VET school
VET schools provide classroom instruction in accordance with the established → initial VET ordinance and training plan. Besides, they have their own specific training mission. Vocational instruction provides learners with the theoretical knowledge they require to carry out their chosen occupation. General education encourages the learners’ personal development and imparts social competences. Numerous VET schools also offer a preparatory course for the → Federal Vocational Baccalaureate (FVB).
Source: Glossary of Vocational and Professional Education and Training, http://www.lex.berufsbildung.ch/dyn/20850.aspx
AT, DE à part-time vocational school
Apprenticeship with the matriculation certificate
Apprenticeship with the matriculation certificate is a special form of the higher education entrance examination. The related preparatory courses and three out of four partial exams can be completed during the apprenticeship period. For this it is possible to prolong the apprenticeship period. The Apprenticeship with the matriculation certificate provides holders with unrestricted access to studies at universities, universities of applied sciences, university colleges of teacher education and post-secondary VET courses. It is also known as apprenticeship with matura.
CH → Federal Vocational Baccalaureate (FVB)
Federal Vocational Baccalaureate (FVB)
The Federal Vocational Baccalaureate (FVB) is an optional general education qualification that learners may prepare for alongside their normal vocational instruction and apprenticeship training for the federal VET Diploma. FVB holders may enrol in a related degree programme at a Swiss university of applied sciences without having to take an entrance examination.
Source: Glossary of Vocational and Professional Education and Training, http://www.lex.berufsbildung.ch/dyn/20850.aspx
AT → apprenticeship with the matriculation certificate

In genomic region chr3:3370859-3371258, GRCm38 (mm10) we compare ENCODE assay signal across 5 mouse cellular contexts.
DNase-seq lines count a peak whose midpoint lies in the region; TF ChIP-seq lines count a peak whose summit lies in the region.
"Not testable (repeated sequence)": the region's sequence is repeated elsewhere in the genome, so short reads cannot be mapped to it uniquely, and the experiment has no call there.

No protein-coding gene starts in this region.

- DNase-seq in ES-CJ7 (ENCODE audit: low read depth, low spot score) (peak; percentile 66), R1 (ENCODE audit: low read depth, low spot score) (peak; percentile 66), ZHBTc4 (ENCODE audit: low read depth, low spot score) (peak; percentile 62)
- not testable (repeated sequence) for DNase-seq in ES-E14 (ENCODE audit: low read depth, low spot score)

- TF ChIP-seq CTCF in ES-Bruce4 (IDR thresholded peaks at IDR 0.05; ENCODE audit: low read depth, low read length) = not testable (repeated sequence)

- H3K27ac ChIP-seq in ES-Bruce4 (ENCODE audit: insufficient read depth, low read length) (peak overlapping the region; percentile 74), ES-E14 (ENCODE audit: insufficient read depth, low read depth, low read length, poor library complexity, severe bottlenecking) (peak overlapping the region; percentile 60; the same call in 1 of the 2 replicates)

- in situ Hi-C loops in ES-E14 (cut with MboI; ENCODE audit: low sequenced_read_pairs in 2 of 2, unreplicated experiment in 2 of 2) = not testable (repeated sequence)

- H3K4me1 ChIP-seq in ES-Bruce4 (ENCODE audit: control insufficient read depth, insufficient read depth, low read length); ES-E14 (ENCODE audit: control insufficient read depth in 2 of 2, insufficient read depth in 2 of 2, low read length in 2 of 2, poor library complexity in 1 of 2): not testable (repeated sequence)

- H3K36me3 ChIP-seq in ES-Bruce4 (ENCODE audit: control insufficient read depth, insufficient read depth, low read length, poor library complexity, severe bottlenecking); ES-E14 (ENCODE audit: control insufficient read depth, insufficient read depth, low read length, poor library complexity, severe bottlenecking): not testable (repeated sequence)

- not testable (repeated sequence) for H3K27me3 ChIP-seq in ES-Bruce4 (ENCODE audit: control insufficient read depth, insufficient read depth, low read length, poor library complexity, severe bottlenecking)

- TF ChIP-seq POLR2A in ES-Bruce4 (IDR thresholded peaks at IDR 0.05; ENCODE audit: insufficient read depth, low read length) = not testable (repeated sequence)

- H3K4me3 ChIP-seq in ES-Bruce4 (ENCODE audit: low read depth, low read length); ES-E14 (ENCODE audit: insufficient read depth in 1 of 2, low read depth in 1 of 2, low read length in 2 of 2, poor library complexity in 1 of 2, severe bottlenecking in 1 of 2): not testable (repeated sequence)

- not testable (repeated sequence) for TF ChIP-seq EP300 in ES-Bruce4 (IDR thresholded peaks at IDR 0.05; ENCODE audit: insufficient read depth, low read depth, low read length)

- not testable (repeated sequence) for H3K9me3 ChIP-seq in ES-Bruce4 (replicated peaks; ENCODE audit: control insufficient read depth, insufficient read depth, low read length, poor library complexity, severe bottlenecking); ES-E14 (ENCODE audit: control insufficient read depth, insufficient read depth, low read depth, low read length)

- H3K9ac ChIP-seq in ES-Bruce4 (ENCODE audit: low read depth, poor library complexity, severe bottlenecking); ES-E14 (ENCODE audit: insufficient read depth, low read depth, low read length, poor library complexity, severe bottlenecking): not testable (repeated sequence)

Job profile
Job profil is a term used in the apprenticeship training and denotes a short list of occupational requirements made on a fully trained apprentice. As a rule, this activity description forms part of the → training regulation (AO).
Part-time vocational school
Alongside the training company, part-time vocational school is the second place of learning in the apprenticeship training. Part-time vocational school imparts the theoretical background required for exercising the respective occupation and aims to expand the learners’ general education. Part-time vocational school also imparts additional occupation-specific practical knowledge.
CH, LI → VET school
company‑based VET
This term refers to company-based → initial vocational education and training (I-VET)
VET accreditation
In order to be able to provide apprenticeship training, companies in Switzerland must obtain VET accreditation from the cantonal authority in charge of VET.
In Austria, this is equivalent to the declaration on accreditation (→ assessment procedure).
DE: examination of the suitability of vocational training facilities
Federal Advisory Board on Apprenticeship
The federal advisory board on apprenticeship is a body which comprises social partner representatives and is set up by the Ministry of Economy. It advises the Ministry in issues related to apprenticeship training and submits expert opinions and concepts in case of legal amendments and new regulations. (BMWFW 2014, p. 21)
DE → vocational training committee
CH → Federal Commission for Vocational and Professional Education and Training